Liu, Pei-Hsun Emma, and Dan J. Tannacito. “Resistance by L2 Writers: The Role of Racial and Language Ideology in Imagined Community and Identity Investment.” Journal of Second Language Writing 22.4 (2013): 355-73.

Ortmeier-Hooper, Christina. “English May Be My Second Language, but I’m not ‘ESL’.” College Composition and Communication 59.3 (2008): 389-419.

Ouellette, Mark A. “Weaving Strands of Writer Identity: Self as Author and the NNES ‘Plagiarist’.” Journal of Second Language Writing 17.4 (2008): 255-73.

Shen, Fan. “The Classroom and the Wider Culture: Identity as a Key to Learning English Composition.” College Composition and Communication 40.4 (1989): 459-466.

Romova, Zina, and Martin Andrew. “Teaching and Assessing Academic Writing via the Portfolio: Benefits for Learners of English as an Additional Language.” Assessing Writing 16.2 (2011): 111-22.

Ruecker, Todd. “Challenging the Native and Nonnative English Speaker Hierarchy in ELT: New Directions from Race Theory.” Critical Inquiry in Language Studies 8.4 (2011): 400-22.

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Notes

[1] Interview, September 24, 2014, Dr. Kevin E. DePew, Associate Professor of English, Old Dominion University.

[2] The four strands, according to Li are 1) Studies on comparative rhetoric; 2) Studies of the writing processes and strategies of ESL writers; 3) Studies of beliefs about language learning, education and writing; and 4) Studies involving the notion of identities in ESL writing.

[3] Chen cites numerous other scholars who have written on second-language students’ formation of identity in face-to-face communities but notes that how students form their identity in online communities has not been as widely explored as of yet: Pavlenko & Norton (2007), Norton (2000), Kramsch (2000), Greenhow & Robelia (2009), DePew & Miller-Cochran (2010)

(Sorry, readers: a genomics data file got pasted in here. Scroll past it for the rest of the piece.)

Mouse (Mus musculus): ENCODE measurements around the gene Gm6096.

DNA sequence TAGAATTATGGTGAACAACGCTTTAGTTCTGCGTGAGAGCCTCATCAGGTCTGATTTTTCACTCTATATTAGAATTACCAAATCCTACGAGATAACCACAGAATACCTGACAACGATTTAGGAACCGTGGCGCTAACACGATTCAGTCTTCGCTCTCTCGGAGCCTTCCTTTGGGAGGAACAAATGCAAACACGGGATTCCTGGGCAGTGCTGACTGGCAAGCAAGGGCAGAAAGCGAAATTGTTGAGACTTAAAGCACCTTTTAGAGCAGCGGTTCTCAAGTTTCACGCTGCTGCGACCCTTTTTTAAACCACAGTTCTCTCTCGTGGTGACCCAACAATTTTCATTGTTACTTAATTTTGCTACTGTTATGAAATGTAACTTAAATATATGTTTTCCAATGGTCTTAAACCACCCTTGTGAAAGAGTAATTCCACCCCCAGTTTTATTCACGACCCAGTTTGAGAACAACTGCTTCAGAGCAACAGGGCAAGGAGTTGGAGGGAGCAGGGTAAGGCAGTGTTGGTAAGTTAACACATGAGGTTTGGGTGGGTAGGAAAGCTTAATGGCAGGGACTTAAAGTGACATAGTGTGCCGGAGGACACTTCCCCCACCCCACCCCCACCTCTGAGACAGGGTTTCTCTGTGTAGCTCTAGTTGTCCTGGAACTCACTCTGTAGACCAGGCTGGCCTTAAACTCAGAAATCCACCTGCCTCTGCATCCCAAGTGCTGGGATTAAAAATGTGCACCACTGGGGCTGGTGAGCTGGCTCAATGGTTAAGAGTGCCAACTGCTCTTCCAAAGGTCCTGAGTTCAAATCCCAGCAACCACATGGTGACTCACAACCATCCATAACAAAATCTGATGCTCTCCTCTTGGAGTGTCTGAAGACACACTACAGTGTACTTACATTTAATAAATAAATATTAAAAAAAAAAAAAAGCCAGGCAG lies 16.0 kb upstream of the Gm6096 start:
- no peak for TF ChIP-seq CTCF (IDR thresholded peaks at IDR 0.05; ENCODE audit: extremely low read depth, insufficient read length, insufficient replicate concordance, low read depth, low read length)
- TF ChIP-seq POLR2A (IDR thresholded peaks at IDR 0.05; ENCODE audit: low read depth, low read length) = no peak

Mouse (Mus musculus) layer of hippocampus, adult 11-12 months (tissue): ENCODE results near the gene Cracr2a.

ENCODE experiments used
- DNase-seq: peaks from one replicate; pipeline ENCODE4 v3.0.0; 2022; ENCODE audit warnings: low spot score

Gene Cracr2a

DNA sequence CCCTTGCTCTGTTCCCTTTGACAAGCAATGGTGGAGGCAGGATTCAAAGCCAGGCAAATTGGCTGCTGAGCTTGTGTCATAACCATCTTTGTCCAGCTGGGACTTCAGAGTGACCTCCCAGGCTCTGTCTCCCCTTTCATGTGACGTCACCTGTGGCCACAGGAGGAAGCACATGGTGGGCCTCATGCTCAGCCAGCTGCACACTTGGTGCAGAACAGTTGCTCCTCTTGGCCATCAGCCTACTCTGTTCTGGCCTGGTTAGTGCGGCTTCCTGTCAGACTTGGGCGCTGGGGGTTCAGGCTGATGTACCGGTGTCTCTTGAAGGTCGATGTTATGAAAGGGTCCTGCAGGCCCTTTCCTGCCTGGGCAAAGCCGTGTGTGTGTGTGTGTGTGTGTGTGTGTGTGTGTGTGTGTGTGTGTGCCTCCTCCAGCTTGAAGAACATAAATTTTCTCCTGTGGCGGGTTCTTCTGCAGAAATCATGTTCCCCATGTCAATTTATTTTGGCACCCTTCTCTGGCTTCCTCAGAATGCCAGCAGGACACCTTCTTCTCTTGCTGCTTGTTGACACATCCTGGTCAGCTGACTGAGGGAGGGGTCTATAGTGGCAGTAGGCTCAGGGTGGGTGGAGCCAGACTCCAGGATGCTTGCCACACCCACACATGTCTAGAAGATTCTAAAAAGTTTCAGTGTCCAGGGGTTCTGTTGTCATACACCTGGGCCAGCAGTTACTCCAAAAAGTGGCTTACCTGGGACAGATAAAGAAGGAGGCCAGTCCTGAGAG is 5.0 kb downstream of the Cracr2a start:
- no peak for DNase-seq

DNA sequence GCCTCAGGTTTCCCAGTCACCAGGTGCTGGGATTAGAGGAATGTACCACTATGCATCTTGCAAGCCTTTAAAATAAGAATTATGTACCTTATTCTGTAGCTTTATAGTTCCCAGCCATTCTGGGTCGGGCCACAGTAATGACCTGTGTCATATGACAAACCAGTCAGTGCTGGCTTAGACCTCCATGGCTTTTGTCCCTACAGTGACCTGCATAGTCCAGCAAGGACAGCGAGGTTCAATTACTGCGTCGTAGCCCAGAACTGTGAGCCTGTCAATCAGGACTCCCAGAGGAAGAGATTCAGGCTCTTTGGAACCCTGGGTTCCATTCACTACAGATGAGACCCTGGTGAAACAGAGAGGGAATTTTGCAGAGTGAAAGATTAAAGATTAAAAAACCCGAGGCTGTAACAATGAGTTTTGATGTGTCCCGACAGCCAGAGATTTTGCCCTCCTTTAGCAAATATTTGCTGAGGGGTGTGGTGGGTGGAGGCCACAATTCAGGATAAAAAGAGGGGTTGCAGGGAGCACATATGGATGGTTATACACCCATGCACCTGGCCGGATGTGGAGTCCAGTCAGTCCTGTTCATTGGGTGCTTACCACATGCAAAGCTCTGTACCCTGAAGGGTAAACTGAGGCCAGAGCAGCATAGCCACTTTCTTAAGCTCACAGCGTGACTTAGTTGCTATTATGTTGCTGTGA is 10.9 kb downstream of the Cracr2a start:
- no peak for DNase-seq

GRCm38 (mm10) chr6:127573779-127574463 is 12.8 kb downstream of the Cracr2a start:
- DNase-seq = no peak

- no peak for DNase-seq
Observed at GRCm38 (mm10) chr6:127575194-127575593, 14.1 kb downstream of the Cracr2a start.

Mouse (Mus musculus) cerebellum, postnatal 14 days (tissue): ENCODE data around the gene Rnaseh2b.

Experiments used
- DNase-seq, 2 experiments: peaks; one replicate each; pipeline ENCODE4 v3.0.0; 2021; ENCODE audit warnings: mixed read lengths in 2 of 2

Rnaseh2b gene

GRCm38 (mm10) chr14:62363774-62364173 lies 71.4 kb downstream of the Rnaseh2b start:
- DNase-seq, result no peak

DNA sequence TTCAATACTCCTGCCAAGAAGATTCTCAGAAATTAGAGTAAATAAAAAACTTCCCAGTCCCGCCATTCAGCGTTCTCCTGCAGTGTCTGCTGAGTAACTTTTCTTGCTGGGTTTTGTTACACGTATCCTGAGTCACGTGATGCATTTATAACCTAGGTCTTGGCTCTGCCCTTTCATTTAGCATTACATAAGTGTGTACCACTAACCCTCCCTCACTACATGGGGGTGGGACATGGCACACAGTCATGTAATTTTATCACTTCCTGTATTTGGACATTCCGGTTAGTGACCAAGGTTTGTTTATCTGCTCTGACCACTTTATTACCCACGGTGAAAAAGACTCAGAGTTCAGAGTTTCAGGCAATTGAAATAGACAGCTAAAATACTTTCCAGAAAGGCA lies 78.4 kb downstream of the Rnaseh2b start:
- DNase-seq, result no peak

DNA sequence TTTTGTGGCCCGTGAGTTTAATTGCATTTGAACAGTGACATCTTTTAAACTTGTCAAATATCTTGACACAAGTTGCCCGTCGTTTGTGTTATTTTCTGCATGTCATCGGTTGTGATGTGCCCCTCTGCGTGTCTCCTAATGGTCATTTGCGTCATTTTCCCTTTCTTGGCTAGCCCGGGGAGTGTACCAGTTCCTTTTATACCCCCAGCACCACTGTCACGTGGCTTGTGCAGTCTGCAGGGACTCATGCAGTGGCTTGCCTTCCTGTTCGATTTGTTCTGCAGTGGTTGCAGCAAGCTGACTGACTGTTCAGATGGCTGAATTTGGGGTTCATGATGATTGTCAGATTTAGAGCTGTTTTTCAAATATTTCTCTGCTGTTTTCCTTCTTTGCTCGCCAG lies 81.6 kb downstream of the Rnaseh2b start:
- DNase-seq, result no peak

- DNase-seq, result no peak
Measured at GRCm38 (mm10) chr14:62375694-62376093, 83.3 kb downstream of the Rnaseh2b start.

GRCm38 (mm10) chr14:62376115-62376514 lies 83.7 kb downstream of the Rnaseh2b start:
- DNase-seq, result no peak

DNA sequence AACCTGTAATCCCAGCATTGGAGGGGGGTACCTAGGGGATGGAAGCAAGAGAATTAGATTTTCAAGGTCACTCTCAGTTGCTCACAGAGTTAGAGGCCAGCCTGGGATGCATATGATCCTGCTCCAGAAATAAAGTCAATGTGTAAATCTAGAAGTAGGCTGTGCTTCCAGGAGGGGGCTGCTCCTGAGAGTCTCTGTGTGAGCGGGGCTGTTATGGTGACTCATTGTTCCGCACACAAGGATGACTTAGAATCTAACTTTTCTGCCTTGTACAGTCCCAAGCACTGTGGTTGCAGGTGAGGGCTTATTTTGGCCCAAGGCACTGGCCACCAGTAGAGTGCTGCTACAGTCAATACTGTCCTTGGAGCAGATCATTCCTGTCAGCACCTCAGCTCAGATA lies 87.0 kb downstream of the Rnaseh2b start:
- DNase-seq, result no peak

[4] Wan Shun Eva Lam. “Second Language Literacy and the Design of the Self: A Case Study of a Teenager Writing on the Internet. TESOL Quarterly, 34 (2000): 457–483.

[5] Christina Ortmeier-Hooper’s article “English May Be My Second Language, but I’m not ESL” addresses the resident ESL student, often identified as “Generation 1.5” – those students who had some U.S. secondary schooling, but speak a second language at home. She posits that all of the terms, “ESL,” “ELL” and “Generation 1.5” are “fraught with all kinds of complications for resident students and for us as compositionists” (390).  She draws from the work of Robert Brooke and identity negotiation; Erving Goffman and theories on performance and social identity; as well as Linda Harklau and her case studies involving Generation 1.5 students and their “ambivalent identities as immigrants.”

[6] Claire Kramsch. The Multilingual Subject. What Language Learners Say about Their Experience and Why it Matters. Oxford: Oxford University Press, 2009.

PAB Posts #5-6: Portfolio Assessment and Student Identity ~ Objects of Study (OoS) in Second-Language Writing

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world map

World Map

Selami Aydin, of Balikesir University, Turkey, Zina Romova, of Unitec, Auckland, New Zealand, and Martin Andrew, Victoria University, New Zealand teach English as a second-language at their respective universities and have written on portfolio use in second-language writing classes. Aydin’s focus in both of her articles selected for this week is on students’ attitudes and reactions to portfolios, balanced against their use as a means of assessment. Of interest is that these authors are writing on students outside of the U.S., providing an opportunity to compare pedagogical practices in a broader setting than just U.S. institutions.